My thinking behind this year's mobile offering for Radio 1's Big Weekend was 'How do we make it spreadable?'. Of course we'd deliver a wap site as usual. This year we also offered some nice and shiny mobile sites for the N95 and iPhone. These are both examples of listeners coming to the BBC to access our content. But what I really wanted was to deliver the content to audiences. I wanted our mobile offering to 'explode' with content sprayed everywhere for people to collect and share.
In doing this, I had to consider the technologies we'd used in the past, the type of phones that Radio 1 audiences use, and what new technologies were available to us. So we devised a three-pronged plan to dissipate content in an interesting and effective way.
I recently gave a talk at the Audio & Music Interactive and Mobile departmental in which I talked about 'rethinking deadness'. Inspired by a great talk from the programmer and game developer Kathy Sierra, the idea of rethinking deadness asks us to look at ideas that we may think have had their time and think about ways of breathing life back into them.
The last time I ran an SMS club for Radio 1 was way back in 2001 and as someone with a forward-thinking role, SMS clubs were way behind me, dead and buried. Could or should they be brought back to life for a Radio 1 audience? Of course! Okay, so it doesn't have the sexiness of an iPhone app, but SMS is still a brilliant and simple way of getting content onto the phones of our audiences. SMS is pretty much the only mobile technology that every one understands - we shouldn't dismiss it - it's powerful! It's a way of easing people into mobile stuff; deadness awaiting a rethink.
So an SMS club was set up to deliver video, wallpapers and audio downloads, not forgetting show reminders pushing people to BBC Radio, Red Button and BBC Three coverage. The challenge was to make SMS clubs a bit more sexy for our audiences. I had an idea for a secret dress code. We spread the word that there would be a secret dress code for the weekend that would be announced via the SMS club on the Friday night. It was a way of tapping into the excitement of flashmobs without actually creating a flashmob.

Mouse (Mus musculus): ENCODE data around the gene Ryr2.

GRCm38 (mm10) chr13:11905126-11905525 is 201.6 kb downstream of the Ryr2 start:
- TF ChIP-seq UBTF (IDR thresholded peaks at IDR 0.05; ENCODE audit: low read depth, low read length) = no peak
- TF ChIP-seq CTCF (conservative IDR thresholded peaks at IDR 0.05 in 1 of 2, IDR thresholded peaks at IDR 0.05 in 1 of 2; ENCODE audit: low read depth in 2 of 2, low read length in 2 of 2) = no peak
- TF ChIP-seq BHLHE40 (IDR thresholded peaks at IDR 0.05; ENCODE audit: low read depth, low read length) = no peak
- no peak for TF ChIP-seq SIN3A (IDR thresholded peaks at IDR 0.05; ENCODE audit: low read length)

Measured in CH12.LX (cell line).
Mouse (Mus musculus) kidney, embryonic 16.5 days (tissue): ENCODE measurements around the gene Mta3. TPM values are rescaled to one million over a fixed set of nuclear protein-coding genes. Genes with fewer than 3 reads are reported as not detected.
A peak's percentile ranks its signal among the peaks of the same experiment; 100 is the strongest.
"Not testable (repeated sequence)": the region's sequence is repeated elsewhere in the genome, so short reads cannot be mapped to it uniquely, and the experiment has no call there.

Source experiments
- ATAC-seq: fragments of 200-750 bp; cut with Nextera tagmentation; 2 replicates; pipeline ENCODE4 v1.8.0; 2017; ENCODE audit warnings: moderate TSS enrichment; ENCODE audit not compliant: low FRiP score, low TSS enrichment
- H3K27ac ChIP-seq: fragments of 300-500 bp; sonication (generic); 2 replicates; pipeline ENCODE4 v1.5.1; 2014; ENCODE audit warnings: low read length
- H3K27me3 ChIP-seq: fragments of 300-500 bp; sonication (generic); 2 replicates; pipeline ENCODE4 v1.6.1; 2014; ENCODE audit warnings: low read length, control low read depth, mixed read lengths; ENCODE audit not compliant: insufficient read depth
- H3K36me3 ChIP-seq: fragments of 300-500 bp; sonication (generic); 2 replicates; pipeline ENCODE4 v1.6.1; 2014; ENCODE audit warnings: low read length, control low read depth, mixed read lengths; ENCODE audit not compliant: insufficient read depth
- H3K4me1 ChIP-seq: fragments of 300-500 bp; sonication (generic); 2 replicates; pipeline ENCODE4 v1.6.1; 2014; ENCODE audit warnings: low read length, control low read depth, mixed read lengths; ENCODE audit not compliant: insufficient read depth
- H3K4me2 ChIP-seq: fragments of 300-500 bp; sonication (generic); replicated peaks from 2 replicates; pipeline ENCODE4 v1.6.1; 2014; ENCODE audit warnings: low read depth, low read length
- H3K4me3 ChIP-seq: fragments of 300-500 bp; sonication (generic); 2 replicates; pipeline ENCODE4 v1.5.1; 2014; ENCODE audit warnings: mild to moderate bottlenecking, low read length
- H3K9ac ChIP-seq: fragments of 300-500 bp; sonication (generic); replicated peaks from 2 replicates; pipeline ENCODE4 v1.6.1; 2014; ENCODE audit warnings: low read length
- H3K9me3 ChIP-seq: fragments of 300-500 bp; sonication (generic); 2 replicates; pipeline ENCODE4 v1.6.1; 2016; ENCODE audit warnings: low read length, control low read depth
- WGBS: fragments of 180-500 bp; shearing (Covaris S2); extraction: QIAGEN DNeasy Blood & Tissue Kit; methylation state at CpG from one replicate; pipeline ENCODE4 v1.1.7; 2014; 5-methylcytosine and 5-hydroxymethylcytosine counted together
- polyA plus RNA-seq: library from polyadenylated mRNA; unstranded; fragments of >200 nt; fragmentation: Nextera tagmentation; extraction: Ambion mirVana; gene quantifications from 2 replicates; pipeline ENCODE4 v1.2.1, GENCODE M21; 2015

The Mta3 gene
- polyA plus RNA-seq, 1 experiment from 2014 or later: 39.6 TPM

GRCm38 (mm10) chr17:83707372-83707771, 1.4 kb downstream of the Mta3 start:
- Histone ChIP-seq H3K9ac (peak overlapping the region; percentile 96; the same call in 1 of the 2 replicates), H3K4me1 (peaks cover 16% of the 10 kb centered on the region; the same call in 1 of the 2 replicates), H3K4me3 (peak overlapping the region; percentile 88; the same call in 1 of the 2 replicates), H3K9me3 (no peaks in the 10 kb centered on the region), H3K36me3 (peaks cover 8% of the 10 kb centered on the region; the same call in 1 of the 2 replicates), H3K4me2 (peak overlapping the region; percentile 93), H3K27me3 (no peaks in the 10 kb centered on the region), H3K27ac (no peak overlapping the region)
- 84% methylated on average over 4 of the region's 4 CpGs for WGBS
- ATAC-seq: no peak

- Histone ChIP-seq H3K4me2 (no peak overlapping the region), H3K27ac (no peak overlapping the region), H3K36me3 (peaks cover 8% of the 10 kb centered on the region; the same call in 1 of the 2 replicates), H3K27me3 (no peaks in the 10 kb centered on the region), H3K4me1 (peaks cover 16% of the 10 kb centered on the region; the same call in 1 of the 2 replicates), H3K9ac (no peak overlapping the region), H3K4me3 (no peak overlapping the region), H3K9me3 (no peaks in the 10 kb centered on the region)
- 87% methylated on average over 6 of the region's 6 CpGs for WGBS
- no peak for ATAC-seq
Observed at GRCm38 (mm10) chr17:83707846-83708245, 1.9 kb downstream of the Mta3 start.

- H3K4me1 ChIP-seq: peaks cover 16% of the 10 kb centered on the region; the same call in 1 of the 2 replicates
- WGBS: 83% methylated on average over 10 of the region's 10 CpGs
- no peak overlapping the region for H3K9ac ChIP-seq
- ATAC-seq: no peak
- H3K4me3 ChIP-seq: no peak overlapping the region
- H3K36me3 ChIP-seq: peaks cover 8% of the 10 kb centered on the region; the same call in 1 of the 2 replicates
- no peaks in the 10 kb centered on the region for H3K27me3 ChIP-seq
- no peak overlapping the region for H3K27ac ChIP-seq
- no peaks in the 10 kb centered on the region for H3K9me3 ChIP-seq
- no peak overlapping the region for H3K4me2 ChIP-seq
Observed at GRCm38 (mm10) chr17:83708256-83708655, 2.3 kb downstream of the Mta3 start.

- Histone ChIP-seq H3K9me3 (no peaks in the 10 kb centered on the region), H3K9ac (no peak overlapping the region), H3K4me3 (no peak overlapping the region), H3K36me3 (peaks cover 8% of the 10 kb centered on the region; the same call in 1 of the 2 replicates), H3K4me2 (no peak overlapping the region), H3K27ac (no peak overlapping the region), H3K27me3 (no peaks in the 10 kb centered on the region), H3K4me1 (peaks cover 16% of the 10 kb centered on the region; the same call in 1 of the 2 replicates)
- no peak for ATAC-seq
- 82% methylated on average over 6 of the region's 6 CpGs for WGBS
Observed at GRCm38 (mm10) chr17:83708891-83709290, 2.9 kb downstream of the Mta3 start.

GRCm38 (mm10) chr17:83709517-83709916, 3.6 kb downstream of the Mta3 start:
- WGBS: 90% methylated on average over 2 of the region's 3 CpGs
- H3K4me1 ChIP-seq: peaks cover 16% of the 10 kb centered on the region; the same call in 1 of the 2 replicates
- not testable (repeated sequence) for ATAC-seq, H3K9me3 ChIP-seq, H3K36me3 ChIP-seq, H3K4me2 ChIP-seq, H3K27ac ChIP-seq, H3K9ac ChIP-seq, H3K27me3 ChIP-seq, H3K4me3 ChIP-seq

I've been doing Bluetooth at events for four years and it's one of the most frustrating technologies out there. Bluetooth is free, relatively easy to distribute, our audience use it regularly and it's on almost every handset. So if we have 40,000 people gathered in one place waiting to receive Bluetooth, then it has to be a winner right? Wrong. Here are the problems I've faced year after years of trying:
• the music is too loud to hear the Bluetooth arrive
• when you are watching your favourite band you won't be checking your phone
• audience are wary of what is being sent
• Bluetooth doesn't really like huge crowds. Small groups, yes. But big crowds, no
So, late last year I put a nail in the coffin of Bluetooth at Radio 1 events consigning it to the bin of things I would never waste my time on again... forever. Then in March I had a Eureka moment, quite literally whilst jumping into a hot bath. If we could provide a place that audiences would hear Bluetooth arrive, where we could prepare them to engage with their phone, let them know what they were about to receive and do this in a place that the transmitters could handle, then perhaps Bluetooth might be worth another try.
The Bluetooth Loo was the answer to all these problems. Everyone knows toilets are a low point at festival, so the idea was to offer a nice clean toilet for festival-goers to use on the condition that you switched on your Bluetooth. It was a really silly idea... but great. It was branded really well and being blue stood out from all the green toilets. It really caught people's attention and the huge queues allowed us the time to engage with the audience about our mobile offering.
Designer QR Codes
An important part of what I do is introducing new technologies to our audiences. So in 2008, I added QR codes to the Big Weekend mobile offering. QR codes are two-dimensional barcodes that can take you directly to a website - the barcode is decoded by taking a photo with specific software on your mobile .
This year, we added a design element to the QR codes. There is a small percentage for error permitted within each code, this allows us to add a design element without interfering with the coded message. The idea was to produce individual codes incorporating images of headliners such as Lily Allen and Dizzee Rascal. 'Get Lily on your mobile' posters were spread around the site with instructions on how to use the technology. I'm not sure if it's the true geek inside of me, but I find them fascinating and adding the design element opened them up to non-geeks who wanted to find out more.
A key target for the 2009 Big Weekend was to make Radio 1 content shareable. Our three-pronged mobile strategy not only served this purpose but added an extra fun element to the weekend. It also gave us a mobile package well worth marketing via radio and TV trails.
The mobile site benefited hugely from this strategy. We saw a 361% increase in UK page impressions to the mobile site on the previous year's festival. More videos were watched on mobile than at any previous music event. The SMS Club had nearly 4000 members helping to push audiences to content across all platforms - that's the most of any SMS Club we've ever run. Over 800 videos, audio clips and wallpapers were distributed via the Bluetooth Loo that we hope will have been passed on by the user again and again and again.